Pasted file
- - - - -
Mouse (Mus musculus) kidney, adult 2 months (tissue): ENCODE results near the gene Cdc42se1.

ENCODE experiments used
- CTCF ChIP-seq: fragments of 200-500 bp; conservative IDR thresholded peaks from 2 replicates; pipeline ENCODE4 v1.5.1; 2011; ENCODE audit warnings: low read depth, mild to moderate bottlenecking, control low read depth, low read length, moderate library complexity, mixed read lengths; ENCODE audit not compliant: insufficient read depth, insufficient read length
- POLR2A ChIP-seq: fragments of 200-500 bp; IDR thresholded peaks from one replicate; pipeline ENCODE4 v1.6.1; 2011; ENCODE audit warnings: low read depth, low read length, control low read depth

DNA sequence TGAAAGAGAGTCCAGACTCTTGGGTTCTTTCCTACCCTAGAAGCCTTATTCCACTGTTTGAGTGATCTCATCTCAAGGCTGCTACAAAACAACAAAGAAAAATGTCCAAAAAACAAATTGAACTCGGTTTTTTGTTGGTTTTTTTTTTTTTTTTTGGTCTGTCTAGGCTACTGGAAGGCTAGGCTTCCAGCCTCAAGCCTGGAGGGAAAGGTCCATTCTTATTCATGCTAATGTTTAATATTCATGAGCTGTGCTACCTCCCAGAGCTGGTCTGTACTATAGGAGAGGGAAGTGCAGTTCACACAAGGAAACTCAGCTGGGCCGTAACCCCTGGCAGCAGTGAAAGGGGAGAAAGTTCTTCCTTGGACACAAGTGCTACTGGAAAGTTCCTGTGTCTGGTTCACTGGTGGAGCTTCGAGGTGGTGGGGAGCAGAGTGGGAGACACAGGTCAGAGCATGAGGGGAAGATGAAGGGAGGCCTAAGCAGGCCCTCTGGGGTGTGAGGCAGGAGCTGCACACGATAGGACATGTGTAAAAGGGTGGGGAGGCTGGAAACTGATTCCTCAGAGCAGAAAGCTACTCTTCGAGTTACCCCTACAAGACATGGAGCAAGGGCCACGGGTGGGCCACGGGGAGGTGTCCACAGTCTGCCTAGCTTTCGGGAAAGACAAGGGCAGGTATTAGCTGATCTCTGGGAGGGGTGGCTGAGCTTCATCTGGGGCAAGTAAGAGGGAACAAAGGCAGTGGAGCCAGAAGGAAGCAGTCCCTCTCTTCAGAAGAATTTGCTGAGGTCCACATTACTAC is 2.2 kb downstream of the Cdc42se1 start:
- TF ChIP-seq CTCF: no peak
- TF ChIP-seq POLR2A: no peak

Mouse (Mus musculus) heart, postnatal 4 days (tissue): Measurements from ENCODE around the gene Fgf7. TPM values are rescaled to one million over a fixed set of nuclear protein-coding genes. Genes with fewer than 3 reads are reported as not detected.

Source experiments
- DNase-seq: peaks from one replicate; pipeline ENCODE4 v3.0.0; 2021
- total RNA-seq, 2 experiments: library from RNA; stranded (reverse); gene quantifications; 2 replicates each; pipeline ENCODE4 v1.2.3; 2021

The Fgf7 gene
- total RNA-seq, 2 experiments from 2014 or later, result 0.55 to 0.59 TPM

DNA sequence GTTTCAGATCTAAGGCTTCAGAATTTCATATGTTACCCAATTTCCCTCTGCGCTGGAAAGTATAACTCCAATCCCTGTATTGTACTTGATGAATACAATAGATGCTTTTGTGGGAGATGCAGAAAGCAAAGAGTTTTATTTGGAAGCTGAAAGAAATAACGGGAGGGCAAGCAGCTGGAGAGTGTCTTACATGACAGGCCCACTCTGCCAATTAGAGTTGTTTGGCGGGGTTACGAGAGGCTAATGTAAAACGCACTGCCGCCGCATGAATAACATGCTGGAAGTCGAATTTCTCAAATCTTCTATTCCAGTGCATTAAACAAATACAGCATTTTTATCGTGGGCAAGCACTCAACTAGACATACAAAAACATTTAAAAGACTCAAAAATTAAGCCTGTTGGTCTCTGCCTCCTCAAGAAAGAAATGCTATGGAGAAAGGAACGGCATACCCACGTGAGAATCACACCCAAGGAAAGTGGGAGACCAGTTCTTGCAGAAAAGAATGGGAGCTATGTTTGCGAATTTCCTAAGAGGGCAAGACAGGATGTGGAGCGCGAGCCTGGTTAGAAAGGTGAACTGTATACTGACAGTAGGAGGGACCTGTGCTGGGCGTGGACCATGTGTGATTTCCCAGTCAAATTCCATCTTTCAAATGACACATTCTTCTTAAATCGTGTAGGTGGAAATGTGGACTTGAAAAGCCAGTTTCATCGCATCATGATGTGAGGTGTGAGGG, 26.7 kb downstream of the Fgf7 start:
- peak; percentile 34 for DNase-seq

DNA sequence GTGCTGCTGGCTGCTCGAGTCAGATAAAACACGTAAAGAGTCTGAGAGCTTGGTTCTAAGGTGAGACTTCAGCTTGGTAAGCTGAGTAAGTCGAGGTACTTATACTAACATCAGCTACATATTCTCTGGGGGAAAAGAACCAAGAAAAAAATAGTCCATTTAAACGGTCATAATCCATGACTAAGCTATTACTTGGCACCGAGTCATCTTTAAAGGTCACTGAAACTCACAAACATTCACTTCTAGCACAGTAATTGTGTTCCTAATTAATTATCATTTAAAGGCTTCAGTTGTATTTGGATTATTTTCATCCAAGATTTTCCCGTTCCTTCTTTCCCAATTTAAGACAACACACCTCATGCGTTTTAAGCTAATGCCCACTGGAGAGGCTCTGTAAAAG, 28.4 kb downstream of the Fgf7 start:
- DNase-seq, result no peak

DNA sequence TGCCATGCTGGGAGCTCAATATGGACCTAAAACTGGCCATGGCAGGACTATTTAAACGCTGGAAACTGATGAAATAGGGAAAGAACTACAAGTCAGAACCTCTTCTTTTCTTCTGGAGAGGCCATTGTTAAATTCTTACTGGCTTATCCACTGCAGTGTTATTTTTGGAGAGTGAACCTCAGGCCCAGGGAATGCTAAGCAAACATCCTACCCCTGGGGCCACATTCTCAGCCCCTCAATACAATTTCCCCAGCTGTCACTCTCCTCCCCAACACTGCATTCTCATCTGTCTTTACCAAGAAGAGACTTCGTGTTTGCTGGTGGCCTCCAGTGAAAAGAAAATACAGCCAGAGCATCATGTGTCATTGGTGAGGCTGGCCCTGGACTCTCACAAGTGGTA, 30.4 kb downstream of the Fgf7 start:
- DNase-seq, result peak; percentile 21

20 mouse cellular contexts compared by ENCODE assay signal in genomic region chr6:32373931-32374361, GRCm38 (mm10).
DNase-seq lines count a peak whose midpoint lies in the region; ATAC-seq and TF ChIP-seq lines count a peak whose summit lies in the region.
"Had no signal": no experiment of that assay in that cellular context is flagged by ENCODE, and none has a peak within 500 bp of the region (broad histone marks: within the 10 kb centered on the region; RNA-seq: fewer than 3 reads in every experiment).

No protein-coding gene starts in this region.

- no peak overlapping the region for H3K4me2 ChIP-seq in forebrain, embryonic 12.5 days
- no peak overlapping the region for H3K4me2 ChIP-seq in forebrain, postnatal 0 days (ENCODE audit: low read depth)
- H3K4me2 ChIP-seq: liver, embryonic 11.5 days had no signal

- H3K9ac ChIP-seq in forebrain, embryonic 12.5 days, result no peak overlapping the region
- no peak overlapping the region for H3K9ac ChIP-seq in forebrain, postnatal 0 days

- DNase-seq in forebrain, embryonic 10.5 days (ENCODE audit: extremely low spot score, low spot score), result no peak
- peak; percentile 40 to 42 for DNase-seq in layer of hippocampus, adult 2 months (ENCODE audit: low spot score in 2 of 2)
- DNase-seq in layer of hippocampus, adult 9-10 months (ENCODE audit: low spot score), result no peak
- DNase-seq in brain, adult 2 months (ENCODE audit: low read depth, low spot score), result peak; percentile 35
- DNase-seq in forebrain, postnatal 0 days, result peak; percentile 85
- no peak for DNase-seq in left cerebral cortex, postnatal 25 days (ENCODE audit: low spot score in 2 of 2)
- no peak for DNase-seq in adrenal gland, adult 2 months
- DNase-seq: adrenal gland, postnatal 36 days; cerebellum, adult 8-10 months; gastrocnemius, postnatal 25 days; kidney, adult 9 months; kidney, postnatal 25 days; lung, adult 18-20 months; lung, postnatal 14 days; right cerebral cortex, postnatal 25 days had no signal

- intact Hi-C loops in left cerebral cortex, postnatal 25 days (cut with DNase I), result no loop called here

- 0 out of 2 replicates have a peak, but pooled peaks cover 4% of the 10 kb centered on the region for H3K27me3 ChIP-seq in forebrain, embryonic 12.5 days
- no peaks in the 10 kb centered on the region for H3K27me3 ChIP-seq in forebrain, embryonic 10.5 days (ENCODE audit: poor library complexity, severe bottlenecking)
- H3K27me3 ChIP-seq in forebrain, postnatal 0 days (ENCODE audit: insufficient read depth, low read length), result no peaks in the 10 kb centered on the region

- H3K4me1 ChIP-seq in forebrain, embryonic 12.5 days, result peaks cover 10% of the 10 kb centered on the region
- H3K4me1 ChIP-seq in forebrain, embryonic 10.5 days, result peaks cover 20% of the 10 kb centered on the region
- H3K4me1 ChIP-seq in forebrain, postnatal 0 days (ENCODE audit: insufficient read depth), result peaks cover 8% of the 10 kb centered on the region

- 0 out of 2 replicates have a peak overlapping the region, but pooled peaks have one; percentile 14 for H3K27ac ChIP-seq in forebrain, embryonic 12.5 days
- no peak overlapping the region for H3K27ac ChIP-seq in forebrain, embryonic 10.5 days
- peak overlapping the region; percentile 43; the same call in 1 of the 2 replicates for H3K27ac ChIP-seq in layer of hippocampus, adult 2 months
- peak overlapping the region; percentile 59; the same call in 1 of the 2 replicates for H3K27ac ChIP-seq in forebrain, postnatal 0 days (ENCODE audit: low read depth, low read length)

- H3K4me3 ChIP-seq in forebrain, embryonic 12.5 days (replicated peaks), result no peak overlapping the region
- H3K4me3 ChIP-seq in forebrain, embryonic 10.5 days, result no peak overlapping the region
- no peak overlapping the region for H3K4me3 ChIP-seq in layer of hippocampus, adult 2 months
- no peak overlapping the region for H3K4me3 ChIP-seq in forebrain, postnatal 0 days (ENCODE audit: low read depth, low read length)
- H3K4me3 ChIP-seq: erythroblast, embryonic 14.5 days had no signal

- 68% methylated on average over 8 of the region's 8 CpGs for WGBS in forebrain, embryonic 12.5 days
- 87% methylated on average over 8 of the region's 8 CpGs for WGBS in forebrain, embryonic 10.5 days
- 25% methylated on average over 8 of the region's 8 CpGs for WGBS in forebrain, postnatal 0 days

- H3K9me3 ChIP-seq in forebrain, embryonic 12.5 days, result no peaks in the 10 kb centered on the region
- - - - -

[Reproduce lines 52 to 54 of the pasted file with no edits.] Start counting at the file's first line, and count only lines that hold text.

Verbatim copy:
- H3K4me3 ChIP-seq: erythroblast, embryonic 14.5 days had no signal

- 68% methylated on average over 8 of the region's 8 CpGs for WGBS in forebrain, embryonic 12.5 days
- 87% methylated on average over 8 of the region's 8 CpGs for WGBS in forebrain, embryonic 10.5 days